Cass data weak in February, truckload recovery expectations pushing outward

unidentified tractor trailer moving down highway

Negative trends in the transportation markets continued in February, according to freight data released by payment management solutions provider, Cass Information Systems Inc. (NASDAQ: CASS).

The Cass Freight Index fell again in February as the shipments index declined 7.5% year-over-year (y/y) with the expenditures index declining 6.8% for the month.

In January, the report’s author and Stifel Financial (NYSE: SF) equity research analyst David Ross was hopeful for a second quarter snapback as supply chains recovered from coronavirus-related disruption and import activity increased. A month later, that hope has somewhat diminished.

“This certainly puts some doubt around our view that the second quarter of 2020 could see actual y/y growth in domestic U.S. shipments and freight costs, as traditional seasonal freight patterns may not hold,” stated Ross. “We are hearing Chinese manufacturing activity is picking back up but at below-average levels. And then there is the issue of moving the goods produced out of the country and to the U.S., which may be limited by airfreight capacity, truck capacity, and/or container capacity.”

The positives, so to speak, were that the y/y declines in February were less severe than those seen in January and that shipment volumes improved 6.2% sequentially from January, which was in line with recent historical seasonality trends. For the last five years, the shipments index has improved 6.13% on average from January to February.

Further, Ross suggests that U.S. transportation markets entered 2020 with a bit of a headwind due to “elevated inventories,” which he now believes are bleeding off rapidly and may require restocking “before too long.”

Ross said that he will be looking to the airfreight markets for the first signs of recovery as retailers and manufacturers look to quickly replenish supply. Ross is calling for “at least a short period of large yield spikes for cargo capacity” as demand returns. He said that recent increases in airfreight yields have more to do with the lack of available cargo belly space throughout the market than improved demand.

While Ross suggested that January could have been the bottom for this cycle, he left open the potential for a “double dip or at least a delay in improvements,” noting a 23% y/y decline in imports at the Port of Los Angeles in February.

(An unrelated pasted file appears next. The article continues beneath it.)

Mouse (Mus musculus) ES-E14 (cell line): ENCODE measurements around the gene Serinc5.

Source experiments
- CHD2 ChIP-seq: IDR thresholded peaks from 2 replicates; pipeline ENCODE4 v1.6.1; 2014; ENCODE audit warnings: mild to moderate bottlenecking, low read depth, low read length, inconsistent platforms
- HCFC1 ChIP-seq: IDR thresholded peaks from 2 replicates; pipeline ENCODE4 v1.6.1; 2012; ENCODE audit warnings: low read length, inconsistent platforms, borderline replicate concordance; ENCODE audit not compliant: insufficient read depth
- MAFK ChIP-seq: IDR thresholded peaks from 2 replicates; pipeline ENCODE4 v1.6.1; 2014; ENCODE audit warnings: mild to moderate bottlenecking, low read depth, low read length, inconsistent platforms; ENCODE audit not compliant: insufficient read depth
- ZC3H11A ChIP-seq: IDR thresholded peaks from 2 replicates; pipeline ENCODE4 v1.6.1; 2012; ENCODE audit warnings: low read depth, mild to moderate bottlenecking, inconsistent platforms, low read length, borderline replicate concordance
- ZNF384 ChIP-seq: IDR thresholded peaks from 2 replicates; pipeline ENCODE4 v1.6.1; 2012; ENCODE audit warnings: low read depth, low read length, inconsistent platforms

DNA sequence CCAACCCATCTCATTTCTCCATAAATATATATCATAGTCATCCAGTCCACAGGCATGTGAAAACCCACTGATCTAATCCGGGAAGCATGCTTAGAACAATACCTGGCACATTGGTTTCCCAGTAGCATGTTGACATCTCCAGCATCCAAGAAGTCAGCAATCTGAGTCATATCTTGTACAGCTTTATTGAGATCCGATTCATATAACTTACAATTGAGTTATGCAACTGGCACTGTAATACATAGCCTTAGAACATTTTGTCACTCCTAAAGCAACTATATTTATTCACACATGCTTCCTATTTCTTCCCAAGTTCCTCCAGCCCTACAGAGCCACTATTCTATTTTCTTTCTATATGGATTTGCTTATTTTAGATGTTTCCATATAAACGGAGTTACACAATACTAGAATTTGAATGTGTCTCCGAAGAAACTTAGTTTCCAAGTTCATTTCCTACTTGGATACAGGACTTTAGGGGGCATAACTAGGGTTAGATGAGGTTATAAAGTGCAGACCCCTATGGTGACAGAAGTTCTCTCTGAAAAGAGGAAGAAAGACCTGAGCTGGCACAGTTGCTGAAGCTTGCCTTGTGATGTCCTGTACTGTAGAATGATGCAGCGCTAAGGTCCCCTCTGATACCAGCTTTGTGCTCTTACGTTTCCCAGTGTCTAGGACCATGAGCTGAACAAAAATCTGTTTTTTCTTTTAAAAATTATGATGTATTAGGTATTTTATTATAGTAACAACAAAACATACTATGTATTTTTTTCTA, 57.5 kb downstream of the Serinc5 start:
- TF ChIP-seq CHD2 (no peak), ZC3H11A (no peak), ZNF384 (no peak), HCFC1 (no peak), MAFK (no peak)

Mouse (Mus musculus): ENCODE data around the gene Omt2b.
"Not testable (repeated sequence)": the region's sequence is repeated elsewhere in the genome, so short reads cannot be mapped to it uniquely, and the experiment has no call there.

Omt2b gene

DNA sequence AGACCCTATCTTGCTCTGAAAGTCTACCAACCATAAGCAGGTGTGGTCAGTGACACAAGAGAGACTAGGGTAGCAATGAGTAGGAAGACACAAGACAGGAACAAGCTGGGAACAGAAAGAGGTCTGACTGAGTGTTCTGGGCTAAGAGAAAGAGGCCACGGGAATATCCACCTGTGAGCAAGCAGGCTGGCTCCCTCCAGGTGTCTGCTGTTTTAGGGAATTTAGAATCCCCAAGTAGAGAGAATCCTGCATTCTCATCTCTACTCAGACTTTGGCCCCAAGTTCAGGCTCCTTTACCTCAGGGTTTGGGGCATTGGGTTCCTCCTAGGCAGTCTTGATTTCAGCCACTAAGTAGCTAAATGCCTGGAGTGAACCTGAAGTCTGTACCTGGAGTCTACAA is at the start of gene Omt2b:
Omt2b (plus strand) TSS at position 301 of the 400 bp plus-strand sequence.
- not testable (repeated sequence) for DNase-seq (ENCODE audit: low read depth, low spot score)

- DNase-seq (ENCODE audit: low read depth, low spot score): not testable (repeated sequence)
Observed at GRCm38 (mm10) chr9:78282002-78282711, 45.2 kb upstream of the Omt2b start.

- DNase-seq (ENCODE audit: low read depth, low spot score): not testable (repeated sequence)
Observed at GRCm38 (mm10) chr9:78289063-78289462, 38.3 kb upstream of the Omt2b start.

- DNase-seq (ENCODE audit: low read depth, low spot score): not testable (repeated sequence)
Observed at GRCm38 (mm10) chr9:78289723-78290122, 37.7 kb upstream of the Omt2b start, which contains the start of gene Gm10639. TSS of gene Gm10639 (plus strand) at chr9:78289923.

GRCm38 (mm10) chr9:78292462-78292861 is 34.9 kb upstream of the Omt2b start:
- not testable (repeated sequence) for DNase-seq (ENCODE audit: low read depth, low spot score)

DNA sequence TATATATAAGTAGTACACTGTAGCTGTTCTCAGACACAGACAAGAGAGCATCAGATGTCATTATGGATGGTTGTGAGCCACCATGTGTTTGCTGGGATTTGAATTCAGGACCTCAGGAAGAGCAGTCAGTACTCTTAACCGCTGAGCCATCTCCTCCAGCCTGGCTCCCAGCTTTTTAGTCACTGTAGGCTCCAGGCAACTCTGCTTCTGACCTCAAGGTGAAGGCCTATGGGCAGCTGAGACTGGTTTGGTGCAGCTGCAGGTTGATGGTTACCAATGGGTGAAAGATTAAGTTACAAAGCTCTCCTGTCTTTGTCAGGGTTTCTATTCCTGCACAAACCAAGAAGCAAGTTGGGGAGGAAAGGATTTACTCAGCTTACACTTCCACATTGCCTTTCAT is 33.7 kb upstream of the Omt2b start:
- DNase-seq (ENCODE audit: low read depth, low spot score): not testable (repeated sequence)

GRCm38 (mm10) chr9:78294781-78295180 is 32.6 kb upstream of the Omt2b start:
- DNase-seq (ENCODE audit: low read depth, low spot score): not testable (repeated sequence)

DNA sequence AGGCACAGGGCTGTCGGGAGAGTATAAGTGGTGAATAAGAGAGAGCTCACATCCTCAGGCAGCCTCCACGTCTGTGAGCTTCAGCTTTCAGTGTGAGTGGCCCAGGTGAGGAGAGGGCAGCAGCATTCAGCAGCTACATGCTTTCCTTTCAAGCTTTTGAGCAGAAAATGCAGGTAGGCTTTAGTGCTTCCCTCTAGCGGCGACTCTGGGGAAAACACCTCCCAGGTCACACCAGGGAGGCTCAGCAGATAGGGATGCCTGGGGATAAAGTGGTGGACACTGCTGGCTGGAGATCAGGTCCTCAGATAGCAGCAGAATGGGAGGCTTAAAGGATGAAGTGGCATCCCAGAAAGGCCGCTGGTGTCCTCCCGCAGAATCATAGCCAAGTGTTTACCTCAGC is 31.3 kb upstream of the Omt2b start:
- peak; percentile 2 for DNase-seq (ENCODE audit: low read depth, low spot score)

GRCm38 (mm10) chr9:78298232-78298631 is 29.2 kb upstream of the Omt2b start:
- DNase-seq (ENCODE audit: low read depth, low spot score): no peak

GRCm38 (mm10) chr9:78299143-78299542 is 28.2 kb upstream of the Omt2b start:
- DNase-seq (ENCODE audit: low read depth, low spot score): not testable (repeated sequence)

In recent days, FreightWaves has seen outbound tender truckload (TL) volumes inflect positively on a y/y comparison as many retailers have been replenishing their shelves given the run on household supplies caused by the outbreak.

Outbound Tender Volume Index (USA) – SONAR: OTVI.USA

The expenditures index was up 4.3% sequentially in February, but lagged the average seasonal improvement of 4.8% normally seen from January to February. Ross expects near-term pricing to remain soft, but still believes that increased regulation in the trucking industry as well as cost inflation will result in a purge of TL capacity from the market. A potential lack of capacity and the expectation for inventory restocking, should “drive rates higher again at some point this year.”

The Cass TL Linehaul Index, which measures per-mile linehaul rates, declined 6.1% y/y in February, similar to the rate of decline reported during January.

Ross said that he is now looking at demand as the driver for rate increases in 2020. He expects TL capacity to continue to exit the market, but indicated that the timing of the potential rate improvement, which many industry participants believed to be mid-2020 prior to the outbreak, is more dependent on volumes.

Further, he said that given the weakness in the linehaul index, which is closely correlated with yield results reported from the public TL carriers, it “looks like another weak first quarter ahead” for the group.

Lastly, the Cass Intermodal Price Index, which measures total per-mile cost for the “smaller intermodal market,” saw its largest y/y decline of this cycle at 5.1%. Depressed container import activity has resulted in declines in intermodal rail shipments. According to the latest weekly report published by the Association of American Railroads, U.S. intermodal rail traffic is down 7.7% year-to-date compared to the same period in 2019.

Ross expects intermodal pricing to rebound once TL pricing improves.

Cass processes more than $28 billion in freight payables on behalf of its clients annually.